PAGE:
17: Research I • Looking for Laws/Looking for
Last updated: October 2, 2021
Questions from 1st Week of Course (Remember, all of the answers were FALSE)
How would you research any of these questions?
- #1 Do lie detectors work, that is, can we figure out who is lying and who isn't with a polygraphy?
- #2 Does the full moon cause people to do strange and abnormal things?
- #3 Does listening to Mozart music make infants smarter?
- #4 Do people with opposite personalities attract each other?
What would you need to do to answer these questions?
Goals of science are
1 Measurement & Description of some phenomenon (good but not yet enough)
2. Understanding & Prediction = Lawfulness
3. Application of Laws & Control (Doing something with the laws)
Theory in science ≠ "theory" in ordinary language
- In ordinary language, theory means a kind of "educated guess"
- In science, theory means a well-tested explanation which successfully predicts the phenomenon under review
- All of these are scientific theories: Heliocentrism (Sun is center and Earth revolves around the Sun), aerodynamics, gravity, germ theory of disease, evolution, Special Relativity of Einstein (E = MC^2, i.e., matter can be converted to matter and vice versa), plate techtonics (surface of the Earth floats on core), etc.
- Any scientific law must be "testable" or it is not scientific
- Science is NOT "proving something is true" but attempting to show something (hypothesis) is false
Steps in a Scientific Investigation
1. Formulate a Testable Hypothesis (that is, some reality we claim is true)
Question: Are science faculty subconsciously biased against women?
Hypothesis: Science faculty members ARE subconsciously biased against women.
- operational definition (= we specify how we will measure some concept)
- what do we mean by "bias"?
- Operational definition = how we measure bias
2. Select the Research Method & Design the Study
- Case Study?
- Naturalistic Observation?
3. Collect the Data
- Record how each subject completes the same task(s)
- Direct Observation
- Questionnaire (Survey)
- Psychological Test
- Physiological Recording
- Examining Archival Records
4. Analyze the Data & Draw Conclusions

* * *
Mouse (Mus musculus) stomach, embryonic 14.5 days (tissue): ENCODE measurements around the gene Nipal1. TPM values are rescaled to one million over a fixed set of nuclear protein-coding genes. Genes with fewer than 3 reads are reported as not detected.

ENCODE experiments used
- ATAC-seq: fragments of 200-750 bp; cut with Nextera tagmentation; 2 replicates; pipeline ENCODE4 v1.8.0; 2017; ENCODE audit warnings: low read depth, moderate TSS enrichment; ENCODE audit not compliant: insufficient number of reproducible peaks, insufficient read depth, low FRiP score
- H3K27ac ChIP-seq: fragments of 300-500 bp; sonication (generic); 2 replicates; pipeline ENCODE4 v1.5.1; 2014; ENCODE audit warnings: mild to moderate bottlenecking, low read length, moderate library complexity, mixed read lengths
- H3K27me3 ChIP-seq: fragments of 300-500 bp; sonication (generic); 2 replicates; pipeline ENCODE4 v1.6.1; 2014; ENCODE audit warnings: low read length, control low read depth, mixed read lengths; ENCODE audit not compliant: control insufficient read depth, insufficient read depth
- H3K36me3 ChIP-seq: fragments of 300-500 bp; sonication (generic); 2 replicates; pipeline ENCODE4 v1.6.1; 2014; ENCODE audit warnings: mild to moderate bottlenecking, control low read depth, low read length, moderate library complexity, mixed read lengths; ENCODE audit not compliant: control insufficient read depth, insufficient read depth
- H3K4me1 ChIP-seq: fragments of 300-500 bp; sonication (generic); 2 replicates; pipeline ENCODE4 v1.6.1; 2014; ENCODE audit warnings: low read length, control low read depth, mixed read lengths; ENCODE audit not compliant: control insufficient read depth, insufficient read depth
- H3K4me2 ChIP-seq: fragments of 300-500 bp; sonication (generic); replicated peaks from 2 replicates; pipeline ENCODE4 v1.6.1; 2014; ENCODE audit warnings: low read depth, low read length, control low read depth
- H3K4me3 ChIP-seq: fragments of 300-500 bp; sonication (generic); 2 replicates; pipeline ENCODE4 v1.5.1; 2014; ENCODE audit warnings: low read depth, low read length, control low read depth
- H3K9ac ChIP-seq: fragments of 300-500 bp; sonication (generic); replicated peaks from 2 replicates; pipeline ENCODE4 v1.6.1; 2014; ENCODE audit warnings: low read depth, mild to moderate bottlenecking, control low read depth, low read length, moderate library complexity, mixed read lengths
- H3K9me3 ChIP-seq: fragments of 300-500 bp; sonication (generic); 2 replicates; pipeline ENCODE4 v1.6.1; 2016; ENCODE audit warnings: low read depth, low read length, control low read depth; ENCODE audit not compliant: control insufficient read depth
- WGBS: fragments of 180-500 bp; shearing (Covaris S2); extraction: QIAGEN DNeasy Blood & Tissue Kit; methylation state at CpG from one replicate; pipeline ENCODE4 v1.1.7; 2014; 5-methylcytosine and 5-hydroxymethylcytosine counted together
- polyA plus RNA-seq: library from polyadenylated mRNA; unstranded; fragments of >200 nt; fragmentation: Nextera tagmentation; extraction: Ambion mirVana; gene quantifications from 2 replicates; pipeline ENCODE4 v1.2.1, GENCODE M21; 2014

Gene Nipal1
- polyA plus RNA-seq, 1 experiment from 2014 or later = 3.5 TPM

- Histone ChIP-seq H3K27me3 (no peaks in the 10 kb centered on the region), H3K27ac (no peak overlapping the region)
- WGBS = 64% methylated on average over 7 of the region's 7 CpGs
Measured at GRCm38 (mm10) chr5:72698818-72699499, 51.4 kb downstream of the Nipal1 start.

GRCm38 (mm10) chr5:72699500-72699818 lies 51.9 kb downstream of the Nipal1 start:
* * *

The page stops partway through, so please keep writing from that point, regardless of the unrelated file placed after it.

- Statistics analyze numbers: how much of a difference has to be there for it to be a real difference?
- Qualitative approaches analyze non-numerical data (e.g., themes, etc.)
5. Report the Findings
- Scientific journals, for example, in APA Journals
- Books, etc.
Advantages of a Scientific Approach to Research
- Clarity & precision (not vague or ambiguous)
- Intolerance of error
B. Looking for Causes: Experimental ResearchWhat is an experiment? A research approach in which the investigator controls the conditions under which research subjects or participants experience variables. In an experiment, the research subjects experience identical (or standard) conditions except for the variable under review.
Hypothesis: Science faculty members ARE subconsciously biased against women
Moss-Racusin et al. (2012)
A. Types of Variables
- Independent = Controlled by Investigator
- Dependent = Depends on what happens to the participant
- Independent => Identical application for a laboratory manager position except for name of applicant which is the independent variable (name = gender)
- Male name = John vs. Female name = Jennifer
- Dependent => Participants would read application and then rate the candidate on these dependent variables:
- Competence: How competent? (on a scale of 1 to 7)
- Hireability: How likely would you be to hire this applicant? (on a scale of 1 to 7)
- Mentoring: How willing would you be to mentor this applicant (on a scale of 1 to 5)
- Salary: What would you suggest be the starting salary (in a range between $15,000 and $50,000)
B. Types of Groups in an Experiment
In this science faculty member experiment, the control group might actually be considered those who received the male name, i.e., if we are looking if females are treated differently, the male name group would be the standard against which to judge. Thus, the experimental group would be those who got the female name, i.e., we want to see if they will rate the candidate differently than the control group.
- On each of these dependent variables, there is a significant difference between ratings given male vs. female applicants. Females are always rated below males. The hypothesis is supported.
- Female & male faculty raters did not differ in their overall pattern of ratings.
C. Problems in an Experiment
- Extraneous variables: two variables are competing to explain the outcome: one is acknowledged, the other ignored
- Confounding variable: one variable is actually linked to another variable, but that link is not acknowledged
- Choosing an Experimental Group
- Need for random assignment of subjects so that groups being compared are equal
D. Types of Design
- One (1) Independent Variable
- Two (2) Independent Variables
- More than 2 independent variables (unusual to have more than 2 IVs)
E. Advantages & Disadvantages of Experiments
Advantage: Powerful: Cause & Effect can be isolated
Disadvantage: Some or even many variables can't be manipulated for practical or ethical reasons